Montgomery’s opening scene as Billy Hargrove in season 2 of Stranger Things ranks among the more memorable small- screen debuts. Sporting an 80s mullet that straddles the slim line between iconic and ironic and an over-the-top snarl, he emerges from a muscle car, clad head-to-foot in denim, cigarette dangling from his mouth, as heavy metal blares in the background. The archetypal bully, Hargrove is initially cartoonish in his malevolence, giving the show’s geeky gang of kids a flesh-and- blood foil almost as menacing, at least in a high school context, as the hollow-faced Demogorgon they’ve been pitted against thus far. In the upcoming season 3, Billy breaks badder still, going from flirty, cougar- courting lifeguard in the opening episode, to fully-fledged force of evil.
Montgomery landed the role after submitting a now-legendary audition tape in which a shirtless, unhinged Billy burns up the screen as he dances to 80s classics by Duran Duran and Dexys Midnight Runners.
That Montgomery is convincing in the role is perhaps not surprising – it was both informed and inverted from his own experiences and encounters as a teenager. “I had a really tough time in high school and I feel like there’s a lot of people in my life that have possessed those types of qualities that I represent in the show,” he says. “You know, any bully or person that you’ve had in your life that has been antagonistic towards you. It was about finding those qualities and representing them.”
Bullying wasn’t the only thing Montgomery battled in high school. In year 12 he weighed 90kg. “I was a really big kid,” he says. Montgomery discovered exercise after taking a gap year after school, during which time he lost 25kg. “That was purely just going to the gym and getting on the treadmill and running,” he says. From there, he tried to stick some muscle on his frame, lifting “really heavy” before suffering injuries that put him off shifting large loads of iron for good.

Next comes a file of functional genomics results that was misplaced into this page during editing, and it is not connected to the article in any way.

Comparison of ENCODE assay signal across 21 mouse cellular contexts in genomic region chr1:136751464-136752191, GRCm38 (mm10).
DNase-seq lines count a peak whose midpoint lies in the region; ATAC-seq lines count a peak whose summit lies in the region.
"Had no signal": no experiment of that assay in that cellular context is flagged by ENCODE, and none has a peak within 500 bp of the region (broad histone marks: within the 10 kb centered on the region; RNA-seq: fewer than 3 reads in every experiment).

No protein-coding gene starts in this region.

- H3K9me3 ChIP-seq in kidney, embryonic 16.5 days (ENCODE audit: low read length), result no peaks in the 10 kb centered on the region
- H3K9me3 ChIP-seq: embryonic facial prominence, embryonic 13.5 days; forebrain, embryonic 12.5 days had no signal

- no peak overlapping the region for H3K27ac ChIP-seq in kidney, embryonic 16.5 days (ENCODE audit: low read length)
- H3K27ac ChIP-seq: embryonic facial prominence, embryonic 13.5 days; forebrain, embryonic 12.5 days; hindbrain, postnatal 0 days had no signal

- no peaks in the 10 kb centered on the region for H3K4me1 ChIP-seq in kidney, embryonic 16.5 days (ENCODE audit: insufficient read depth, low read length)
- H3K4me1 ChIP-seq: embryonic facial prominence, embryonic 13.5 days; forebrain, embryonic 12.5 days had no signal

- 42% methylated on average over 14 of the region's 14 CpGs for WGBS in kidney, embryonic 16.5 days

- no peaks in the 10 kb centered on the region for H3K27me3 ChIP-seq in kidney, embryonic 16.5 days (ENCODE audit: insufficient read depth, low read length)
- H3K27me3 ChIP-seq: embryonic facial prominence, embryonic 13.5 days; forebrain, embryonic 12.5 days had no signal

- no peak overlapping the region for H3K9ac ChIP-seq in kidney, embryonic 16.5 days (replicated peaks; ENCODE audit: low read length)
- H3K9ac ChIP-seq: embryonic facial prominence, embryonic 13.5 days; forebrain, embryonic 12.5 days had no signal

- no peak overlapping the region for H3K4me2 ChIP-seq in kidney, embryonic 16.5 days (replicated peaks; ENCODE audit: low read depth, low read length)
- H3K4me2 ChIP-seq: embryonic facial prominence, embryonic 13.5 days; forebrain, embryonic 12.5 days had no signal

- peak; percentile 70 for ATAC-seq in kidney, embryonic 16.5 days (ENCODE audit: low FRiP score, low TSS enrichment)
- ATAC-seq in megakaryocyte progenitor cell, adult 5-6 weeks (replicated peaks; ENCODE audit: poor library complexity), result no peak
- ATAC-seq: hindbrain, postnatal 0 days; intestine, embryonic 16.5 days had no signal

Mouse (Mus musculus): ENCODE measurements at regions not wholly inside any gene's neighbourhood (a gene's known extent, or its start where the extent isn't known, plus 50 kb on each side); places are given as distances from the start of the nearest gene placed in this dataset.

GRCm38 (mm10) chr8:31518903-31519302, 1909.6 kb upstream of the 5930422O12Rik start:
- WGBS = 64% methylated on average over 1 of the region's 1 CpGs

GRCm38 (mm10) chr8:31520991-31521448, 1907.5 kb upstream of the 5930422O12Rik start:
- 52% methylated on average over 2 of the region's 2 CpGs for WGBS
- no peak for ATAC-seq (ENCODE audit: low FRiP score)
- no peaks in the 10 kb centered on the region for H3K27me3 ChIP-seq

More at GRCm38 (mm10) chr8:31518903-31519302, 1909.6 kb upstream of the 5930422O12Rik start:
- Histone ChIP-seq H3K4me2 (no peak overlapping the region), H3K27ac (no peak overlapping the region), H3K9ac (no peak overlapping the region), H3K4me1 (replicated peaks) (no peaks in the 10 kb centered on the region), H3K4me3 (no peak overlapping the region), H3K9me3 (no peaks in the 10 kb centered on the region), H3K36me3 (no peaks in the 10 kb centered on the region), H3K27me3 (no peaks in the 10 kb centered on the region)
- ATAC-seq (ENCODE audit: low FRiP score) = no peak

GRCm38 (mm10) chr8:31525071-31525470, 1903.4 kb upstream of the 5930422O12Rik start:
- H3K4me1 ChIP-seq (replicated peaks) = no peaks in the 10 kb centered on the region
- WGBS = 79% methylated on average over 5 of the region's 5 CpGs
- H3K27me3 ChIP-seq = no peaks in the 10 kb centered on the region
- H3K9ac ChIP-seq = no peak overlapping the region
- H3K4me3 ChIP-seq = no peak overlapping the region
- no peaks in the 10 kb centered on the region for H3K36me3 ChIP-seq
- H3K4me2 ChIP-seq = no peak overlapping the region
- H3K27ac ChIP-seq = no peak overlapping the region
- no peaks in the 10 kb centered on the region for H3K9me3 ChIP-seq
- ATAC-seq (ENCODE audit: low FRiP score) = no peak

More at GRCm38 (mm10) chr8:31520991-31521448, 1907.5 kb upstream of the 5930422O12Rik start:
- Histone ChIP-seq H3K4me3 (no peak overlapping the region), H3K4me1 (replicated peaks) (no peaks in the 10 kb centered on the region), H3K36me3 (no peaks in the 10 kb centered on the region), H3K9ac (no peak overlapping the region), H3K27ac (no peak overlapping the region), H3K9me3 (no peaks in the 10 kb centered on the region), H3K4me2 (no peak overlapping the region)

He subsequently dabbled with yoga and stretching and took up surfing this year after being introduced to it by his girlfriend, model Liv Pollock. But Montgomery found his true exercise calling while preparing for his first major role in 2017’s Power Rangers.
“I started doing night-time boxing classes at the gym and that gets you really cut,” he says. “I loved that.”
For Stranger Things he needed to muscle up again. This time, instead of weights he used resistance bands, doing a mix of light weight, high reps and static holds. “I think the best type of muscle for me is creating, not big muscle but dense muscle,” he says. “I wanted to do this meatier, chunkier jock thing so I still worked out a ton, but I also did a lot of boxing and ate a heap. My carb intake was higher, my meat intake was higher and I just built this chunkier, more muscly version of myself.”
Along with getting him in shape, exercise has also helped Montgomery manage anxiety and fill the downtime that plagues many actors between roles. The best piece of advice he ever got, he says, was from a screenwriter on Power Rangers. “He said, ‘You need to know how to kill Wednesday’,” he says. “To kill time. It’s a huge part of being, not just an actor, but any freelancer, so that you don’ t go crazy and worry too much about what the future is going to hold. I’ve become very proficient at killing Wednesday.”
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